California Supreme Court: Prosecutors May Use The Silence Of A Defendant As Proof Of Guilt

smdj_article_1776425128461_1The California Supreme Court has handed down a major 4-3 decision in a vehicular manslaughter case that further erodes the rights of citizens to remain silent after being placed into custody. As are all familiar with the Miranda warning that “You have the right to remain silent. Anything you say can and will be used against you in a court of law.” However, as we recently discussed, the Supreme Court by plurality decision that effectively allowed pre-Miranda silence to be used against a criminal defendant in Salinas v. Texas 570 U.S. ___, ___ (2013) (plur. opn. of Alito, J.). Now, the California Supreme Court in People v. Tom, has handed down the first major application of Salinas and ruled that the prosecution can use the silence of a defendant (Richard Tom, left) as evidence of guilt. In California, it is not simply what you say but what you do not say that can be used against you. It is not clear if they are going to change the warning to let people know that if they do not speak, their silence can be used as incriminating.

The case began with a car accident in Redwood City, south of San Francisco, where Richard Tom broadsided a car driven by Loraine Wong — killing her 8-year old-daughter and seriously injuring her 10-year-old daughter. Tom was convicted of gross vehicular manslaughter but he was acquitted of driving while intoxicated. The conviction required the prosecutors to show that Tom was grossly negligent (or acting without regard to the safety or well-being of others). The prosecutor wanted something beyond the high speed to make her case so she focused on Tom’s silence. While he was not arrested until after going to the police station, he was found to have been in custody at the time of his speaking with officers.

The prosecutor elicited testimony Sergeant Alan Bailey over the objections of the defense as to Tom’s silence about the well-being of the accident victims. She asked “So, during any of this time [at the accident scene], the defendant ever ask you about the occupants of the other vehicle?” Sergeant Bailey said that he did not. Then, in her direct examination of Officer Josh Price, the prosecutor asked, “During those three hours [after the accident], did the defendant ever ask you about the condition of the occupants of the Nissan?” Again over objections, Price answered no. Finally, in her closing argument, the prosecutor told the jury “how [Tom] acted the night of the collision” showed “his consciousness of his own guilt.” She added that it was “particularly offensive, he never, ever asked, hey, how are the people in the other car doing? Not once. . . . Not once. Do you know how many officers that he had contact with that evening? Not a single one said that, hey, the defendant asked me how those people were doing. Why is that? Because he knew he had done a very, very, very bad thing, and he was scared. He was scared or — either that or too drunk to care. But he was scared. And he was obsessed with only one thing, that is, saving his own skin.”

A sharply divided court ruled that such testimony and arguments are now permissible. The U.S. Supreme Court held in Salinas that “[t]he privilege against self-incrimination is an exception to the general principle that the Government has the right to everyone‘s testimony” but that “a witness must assert the privilege to subsequently benefit from it.” In his dissent, Justice Goodwin Liu (who you may recall was blocked by the GOP from confirmation to the Ninth Circuit) insisted that the Salinas notably “declined to resolve whether the Fifth Amendment bars a prosecutor from using a defendant‘s noncustodial silence as evidence of guilt.” This is a custodial situation.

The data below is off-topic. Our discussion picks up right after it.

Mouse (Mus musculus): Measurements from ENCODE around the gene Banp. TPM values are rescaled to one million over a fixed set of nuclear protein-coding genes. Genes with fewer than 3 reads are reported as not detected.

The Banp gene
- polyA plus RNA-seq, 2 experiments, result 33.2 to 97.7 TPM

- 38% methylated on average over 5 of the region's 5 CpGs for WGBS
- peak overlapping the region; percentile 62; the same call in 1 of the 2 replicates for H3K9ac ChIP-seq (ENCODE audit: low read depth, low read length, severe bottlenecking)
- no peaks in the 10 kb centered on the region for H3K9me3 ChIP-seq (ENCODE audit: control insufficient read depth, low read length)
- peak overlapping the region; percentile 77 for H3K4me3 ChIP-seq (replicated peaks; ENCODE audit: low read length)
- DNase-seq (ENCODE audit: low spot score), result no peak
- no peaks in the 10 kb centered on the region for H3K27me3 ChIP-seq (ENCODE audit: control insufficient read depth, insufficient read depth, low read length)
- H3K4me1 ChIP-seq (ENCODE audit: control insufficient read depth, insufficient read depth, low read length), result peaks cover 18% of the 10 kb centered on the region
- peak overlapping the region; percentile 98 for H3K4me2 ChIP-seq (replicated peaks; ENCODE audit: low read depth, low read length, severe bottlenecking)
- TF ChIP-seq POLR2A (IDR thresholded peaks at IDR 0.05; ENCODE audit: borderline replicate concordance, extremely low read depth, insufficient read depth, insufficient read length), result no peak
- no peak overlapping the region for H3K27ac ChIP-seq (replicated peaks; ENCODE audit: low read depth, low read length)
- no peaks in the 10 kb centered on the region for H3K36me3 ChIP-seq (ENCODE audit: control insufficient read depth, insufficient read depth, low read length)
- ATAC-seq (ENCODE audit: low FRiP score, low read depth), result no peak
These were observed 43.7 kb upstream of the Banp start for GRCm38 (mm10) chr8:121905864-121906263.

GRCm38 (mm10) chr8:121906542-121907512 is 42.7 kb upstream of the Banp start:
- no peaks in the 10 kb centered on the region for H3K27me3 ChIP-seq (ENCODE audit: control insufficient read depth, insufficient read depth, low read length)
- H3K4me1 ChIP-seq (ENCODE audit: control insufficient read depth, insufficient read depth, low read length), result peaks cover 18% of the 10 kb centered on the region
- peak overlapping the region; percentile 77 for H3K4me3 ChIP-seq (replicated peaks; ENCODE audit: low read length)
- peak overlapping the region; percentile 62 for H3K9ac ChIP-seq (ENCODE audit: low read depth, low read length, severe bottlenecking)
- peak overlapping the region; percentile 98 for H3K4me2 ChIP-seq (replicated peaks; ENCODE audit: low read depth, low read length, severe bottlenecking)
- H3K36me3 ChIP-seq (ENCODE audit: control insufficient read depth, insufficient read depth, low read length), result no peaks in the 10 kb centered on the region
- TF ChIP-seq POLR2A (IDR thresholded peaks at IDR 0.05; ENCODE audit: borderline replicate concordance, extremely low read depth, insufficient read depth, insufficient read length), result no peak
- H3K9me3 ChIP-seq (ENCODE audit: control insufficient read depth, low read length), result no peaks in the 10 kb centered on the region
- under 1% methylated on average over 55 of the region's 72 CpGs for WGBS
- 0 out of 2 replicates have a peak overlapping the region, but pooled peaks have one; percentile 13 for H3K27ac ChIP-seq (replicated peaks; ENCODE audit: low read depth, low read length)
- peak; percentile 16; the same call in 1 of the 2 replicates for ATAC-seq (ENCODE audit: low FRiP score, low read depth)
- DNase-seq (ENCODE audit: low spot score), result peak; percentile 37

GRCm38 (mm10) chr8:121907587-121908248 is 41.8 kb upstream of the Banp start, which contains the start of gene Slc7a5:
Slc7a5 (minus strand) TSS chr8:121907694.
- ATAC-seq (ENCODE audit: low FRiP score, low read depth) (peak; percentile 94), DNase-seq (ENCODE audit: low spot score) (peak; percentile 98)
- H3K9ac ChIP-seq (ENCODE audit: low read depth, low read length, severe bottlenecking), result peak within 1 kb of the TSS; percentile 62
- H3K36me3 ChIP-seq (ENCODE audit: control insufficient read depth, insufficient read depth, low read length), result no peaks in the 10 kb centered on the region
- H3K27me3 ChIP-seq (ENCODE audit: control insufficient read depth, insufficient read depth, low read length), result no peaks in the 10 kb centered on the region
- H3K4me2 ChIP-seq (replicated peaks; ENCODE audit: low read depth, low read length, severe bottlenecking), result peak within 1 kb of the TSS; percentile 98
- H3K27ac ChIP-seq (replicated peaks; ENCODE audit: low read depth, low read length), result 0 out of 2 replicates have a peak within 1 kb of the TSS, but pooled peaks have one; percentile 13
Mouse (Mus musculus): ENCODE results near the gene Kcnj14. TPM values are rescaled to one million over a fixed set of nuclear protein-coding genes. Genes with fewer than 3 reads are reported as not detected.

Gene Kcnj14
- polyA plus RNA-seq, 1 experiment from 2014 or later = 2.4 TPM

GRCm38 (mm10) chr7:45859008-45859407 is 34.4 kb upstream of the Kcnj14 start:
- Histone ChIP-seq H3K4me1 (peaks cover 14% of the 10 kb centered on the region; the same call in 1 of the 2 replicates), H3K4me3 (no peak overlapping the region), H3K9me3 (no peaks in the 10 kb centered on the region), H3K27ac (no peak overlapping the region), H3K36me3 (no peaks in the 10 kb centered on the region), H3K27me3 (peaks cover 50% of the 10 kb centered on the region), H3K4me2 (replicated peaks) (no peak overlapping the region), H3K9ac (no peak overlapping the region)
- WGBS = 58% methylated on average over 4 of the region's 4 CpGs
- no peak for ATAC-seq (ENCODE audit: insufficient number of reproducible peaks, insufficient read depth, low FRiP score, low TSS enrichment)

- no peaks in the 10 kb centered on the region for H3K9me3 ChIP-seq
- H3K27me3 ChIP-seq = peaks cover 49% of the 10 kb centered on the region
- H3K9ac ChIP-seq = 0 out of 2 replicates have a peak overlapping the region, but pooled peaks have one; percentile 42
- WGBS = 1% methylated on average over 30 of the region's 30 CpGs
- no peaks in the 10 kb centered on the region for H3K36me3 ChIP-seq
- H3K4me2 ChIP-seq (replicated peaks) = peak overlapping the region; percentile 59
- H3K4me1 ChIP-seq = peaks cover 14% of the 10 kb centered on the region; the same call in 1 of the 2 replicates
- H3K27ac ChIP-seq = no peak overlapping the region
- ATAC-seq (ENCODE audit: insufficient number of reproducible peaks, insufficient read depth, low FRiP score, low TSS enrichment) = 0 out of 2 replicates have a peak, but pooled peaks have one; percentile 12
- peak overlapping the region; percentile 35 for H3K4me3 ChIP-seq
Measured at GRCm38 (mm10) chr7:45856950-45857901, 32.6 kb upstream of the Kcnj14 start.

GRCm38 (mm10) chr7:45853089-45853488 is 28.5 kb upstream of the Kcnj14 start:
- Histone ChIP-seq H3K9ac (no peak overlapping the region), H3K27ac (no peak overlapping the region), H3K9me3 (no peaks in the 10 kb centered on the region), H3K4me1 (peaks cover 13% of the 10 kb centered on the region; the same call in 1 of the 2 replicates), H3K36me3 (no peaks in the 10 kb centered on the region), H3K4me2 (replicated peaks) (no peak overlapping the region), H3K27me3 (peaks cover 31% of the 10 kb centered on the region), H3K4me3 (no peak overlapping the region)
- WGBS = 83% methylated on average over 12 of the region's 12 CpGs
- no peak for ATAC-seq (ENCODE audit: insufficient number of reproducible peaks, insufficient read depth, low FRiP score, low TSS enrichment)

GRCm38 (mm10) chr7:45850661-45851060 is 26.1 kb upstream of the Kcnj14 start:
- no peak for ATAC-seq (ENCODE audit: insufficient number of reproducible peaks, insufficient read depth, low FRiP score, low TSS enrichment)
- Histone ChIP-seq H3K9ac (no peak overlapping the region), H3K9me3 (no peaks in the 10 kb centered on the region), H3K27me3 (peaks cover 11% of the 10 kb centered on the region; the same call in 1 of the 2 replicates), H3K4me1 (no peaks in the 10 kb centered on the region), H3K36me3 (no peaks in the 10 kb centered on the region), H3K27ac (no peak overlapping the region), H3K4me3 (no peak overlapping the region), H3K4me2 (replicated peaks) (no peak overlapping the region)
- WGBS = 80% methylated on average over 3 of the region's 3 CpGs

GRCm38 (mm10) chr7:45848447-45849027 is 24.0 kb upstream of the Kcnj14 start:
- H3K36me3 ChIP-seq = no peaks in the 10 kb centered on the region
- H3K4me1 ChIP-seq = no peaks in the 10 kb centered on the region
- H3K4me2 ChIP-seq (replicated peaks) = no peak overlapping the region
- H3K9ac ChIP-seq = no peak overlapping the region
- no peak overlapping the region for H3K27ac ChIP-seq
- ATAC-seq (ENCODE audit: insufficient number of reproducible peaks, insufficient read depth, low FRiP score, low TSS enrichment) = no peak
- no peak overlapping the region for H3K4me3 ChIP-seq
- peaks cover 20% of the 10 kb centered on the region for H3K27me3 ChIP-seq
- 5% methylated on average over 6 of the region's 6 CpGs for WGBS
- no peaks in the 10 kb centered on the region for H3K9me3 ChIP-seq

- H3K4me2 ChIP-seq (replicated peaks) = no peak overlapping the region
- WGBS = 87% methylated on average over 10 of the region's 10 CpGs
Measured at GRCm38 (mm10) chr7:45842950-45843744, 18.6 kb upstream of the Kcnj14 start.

However, that distinction did not change the minds of the majority which relied on Justice Alito’s language in Salinas.

Although a suspect, before or after arrest, may choose to remain silent in reliance on the constitutional privilege, the suspect may also be silent “because he is trying to think of a good lie, because he is embarrassed, or because he is protecting someone else. Not every such possible explanation is probative of guilt, but neither is every possible explanation protected by the Fifth Amendment.” [Salinas] To distinguish between those silences that are protected by the privilege from those that are not, it is the defendant‘s ― “burden . . . to make a timely assertion of the privilege.” (Ibid.) Here, as in most other contexts, the protections of the privilege hinge on whether the defendant clearly invoked the privilege—―”popular misconceptions notwithstanding. “(Ibid.)

Thus a person is expected to invoke Miranda before ever being told that he is under arrest. The court dismisses the lower court’s concern that the ruling would obviously give police an incentive to delay formally arresting individuals or informing them of their Miranda rights. The majority hold that “Where a defendant could have invoked his privilege against self-incrimination at any point—but failed to do so—the prosecution‘s use in its case-in-chief of the defendant‘s postarrest, pre-Miranda silence in the absence of interrogation cannot be deemed a ‘penalty . . . for exercising a constitutional privilege.'”

For civil libertarians it is the second shoe dropping from Salinas. While the Court found, belatedly, that Miranda is grounded in the Fifth Amendment (a decision by the late Chief Justice William Rehnquist in Dickerson v. United States, 530 U.S. 428 (2000)), this would substantially alter the effect of the rule as to the protection of a defendant’s silence and allow speculation as to the failure of a defendant to speak. Particularly after a serious accident, there are any number of reasons why a defendant might not ask normal questions, including disorientation or fear. Not only can that silence now be used against him, but he is expected to formally invoked Miranda when he might not be aware of the right or in a cognitive state to think of its application.